Guest

Matt Moneymaker, I Feel He Is Hurting The Bigfoot Field

206 posts in this topic

thats funny.. the same thing happened to me. a few years ago.. they let me back in after I rallied that I read detailed native american accounts of bigfoots peculiar paranormal qualities on the bfro site... matt seems like a meathead... his quest to meet bigfoot on the physical plane is his own.. and he wants it to be an animal so he can "catch it" thats cool.. i think bringing an intelligent empathic intuitive into the field is worth a shot however..

0

Share this post


Link to post
Share on other sites

As a reminder to folks, this is a discussion about a public figure, whom has a television series, if he and his/her show is hurting Bigfoot research, or even creating awareness for such.

This is not the place to drum up old vendettas, personality conflicts, or even go on about anyone's idiosyncrasies unless they are pertinent to what they are putting forth in their public appearance.

The Staff here at the BFF has kept this thread up to discuss the question at hand and not to use this as a platform to make personal attacks.

That being said, name calling, will not be tolerated.

Arguments about research philosophies, conduct on the program in relation to public viewpoint of our research all fair game.

Please keep this in mind.

0

Share this post


Link to post
Share on other sites

He may not be making friends but he's not hurting the cause. Look at the audience the Finding Bigfoot animal planet show is reaching. International exposure is all good no matter who's on the tele. JMO.

Edited by tracker
0

Share this post


Link to post
Share on other sites

Rogue because few people are willing to even consider it even though it is within a large percentage of reports. There is something to it that can't be ignored and so the goal should be to try and understand!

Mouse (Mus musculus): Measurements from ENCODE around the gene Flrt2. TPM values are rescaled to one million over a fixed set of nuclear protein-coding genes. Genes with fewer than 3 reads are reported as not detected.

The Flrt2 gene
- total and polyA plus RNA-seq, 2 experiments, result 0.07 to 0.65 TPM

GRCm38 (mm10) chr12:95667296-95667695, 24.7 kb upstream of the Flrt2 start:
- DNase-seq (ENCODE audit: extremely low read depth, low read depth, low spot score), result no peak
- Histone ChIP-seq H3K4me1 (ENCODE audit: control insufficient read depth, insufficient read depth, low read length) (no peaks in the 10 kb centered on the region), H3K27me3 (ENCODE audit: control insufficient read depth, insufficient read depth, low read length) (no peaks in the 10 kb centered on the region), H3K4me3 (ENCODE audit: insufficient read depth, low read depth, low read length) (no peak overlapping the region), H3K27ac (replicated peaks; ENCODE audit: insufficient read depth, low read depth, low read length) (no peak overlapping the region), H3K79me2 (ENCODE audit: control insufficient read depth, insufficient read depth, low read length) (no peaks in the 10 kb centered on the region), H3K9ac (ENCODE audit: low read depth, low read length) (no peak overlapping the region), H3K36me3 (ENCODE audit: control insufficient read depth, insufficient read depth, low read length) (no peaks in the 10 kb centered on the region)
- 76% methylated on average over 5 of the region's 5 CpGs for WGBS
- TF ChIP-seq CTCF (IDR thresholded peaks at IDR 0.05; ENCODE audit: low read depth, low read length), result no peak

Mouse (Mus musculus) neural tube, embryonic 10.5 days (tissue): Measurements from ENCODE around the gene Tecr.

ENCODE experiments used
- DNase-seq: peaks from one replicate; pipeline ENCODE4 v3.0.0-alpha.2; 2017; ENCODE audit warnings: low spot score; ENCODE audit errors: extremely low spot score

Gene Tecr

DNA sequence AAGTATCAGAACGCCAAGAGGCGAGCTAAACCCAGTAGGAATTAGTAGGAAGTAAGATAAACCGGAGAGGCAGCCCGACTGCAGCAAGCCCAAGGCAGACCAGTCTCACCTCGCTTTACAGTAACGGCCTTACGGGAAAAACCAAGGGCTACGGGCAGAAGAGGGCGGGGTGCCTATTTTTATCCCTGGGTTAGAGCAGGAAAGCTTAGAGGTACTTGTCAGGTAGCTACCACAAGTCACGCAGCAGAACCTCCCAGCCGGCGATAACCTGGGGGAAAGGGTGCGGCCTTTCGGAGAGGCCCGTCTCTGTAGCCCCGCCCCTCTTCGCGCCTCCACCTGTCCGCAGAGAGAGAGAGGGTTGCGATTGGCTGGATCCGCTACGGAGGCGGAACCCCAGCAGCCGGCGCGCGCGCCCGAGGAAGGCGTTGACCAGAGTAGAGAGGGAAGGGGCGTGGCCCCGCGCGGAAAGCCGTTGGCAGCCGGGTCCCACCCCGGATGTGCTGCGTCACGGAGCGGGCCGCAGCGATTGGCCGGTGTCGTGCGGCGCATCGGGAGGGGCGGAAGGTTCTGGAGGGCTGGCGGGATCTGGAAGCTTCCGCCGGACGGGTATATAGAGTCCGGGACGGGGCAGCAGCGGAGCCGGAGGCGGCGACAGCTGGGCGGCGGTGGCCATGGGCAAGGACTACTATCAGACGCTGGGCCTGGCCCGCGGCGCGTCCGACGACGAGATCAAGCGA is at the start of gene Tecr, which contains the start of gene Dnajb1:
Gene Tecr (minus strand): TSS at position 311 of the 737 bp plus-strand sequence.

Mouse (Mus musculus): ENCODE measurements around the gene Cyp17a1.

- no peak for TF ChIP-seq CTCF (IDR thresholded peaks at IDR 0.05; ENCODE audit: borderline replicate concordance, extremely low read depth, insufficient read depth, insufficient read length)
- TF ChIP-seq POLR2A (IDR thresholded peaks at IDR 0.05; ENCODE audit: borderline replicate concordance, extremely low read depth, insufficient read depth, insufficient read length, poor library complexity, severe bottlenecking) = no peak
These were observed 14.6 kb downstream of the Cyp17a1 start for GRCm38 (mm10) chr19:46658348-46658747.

What percentage of reports are not hoaxes? What percentage of those are not misidentifications? What percentage of those claim paranormal attributes? What percentage of those are not tricks of the senses?

I'm pretty sure of those questions, the last would be the hardest to quantify.

So: Why can't it safely be ignored in the pursuit of those avenues that offer concrete data to work with?

For instance, the Native Americans who believe BF is not just a dumb animal. Also, any non-Native American believers that subscribe to their beliefs and their way of life.

When reports mention BF as being psychic, or disappearing into thin air, or mimicing sounds of owls/coyotes/etc, the reports shouldn't automatically be disregarded as fanciful tales from "psychic invisible shapeshifting bigfoots from Mars believers". Saying this is disrespectful to Native Americans who were living here in concert with Nature long before the Europeans arrived.

1 - mimicry isn't paranormal by any strectch.

2 - So saying someone's mythology doesn't square w/ current scientific understanding is disrespectful? That's a pretty low threshold for offense. I'd suggest that is a personal problem for you and for those Native Americans who are thin-skinned enough to take offense.

While you and they are working on toughening up your respective delicate sensibilities, perhaps you could fill me in on a couple other NA myths:

Tell me: What say you about Grandfather Thunder? Valid hypothesis in determining the nature of thunder that should be fully vetted, or is it ok for science and the rest of us to dismiss it as a fanciful tale to explain a mysterious phenomena to those w/out the means to fully investigate it?

How about the Paiute myth on why the North Star is stationary? Is it disrespectful to say: "err... no, that's not quite right, see there's this collection of certain gasses which under enough pressures of gravity create a nuclear reaction..."? Or should science bend over backwards and research fully the claim that stars can be created by powerful Indian chiefs?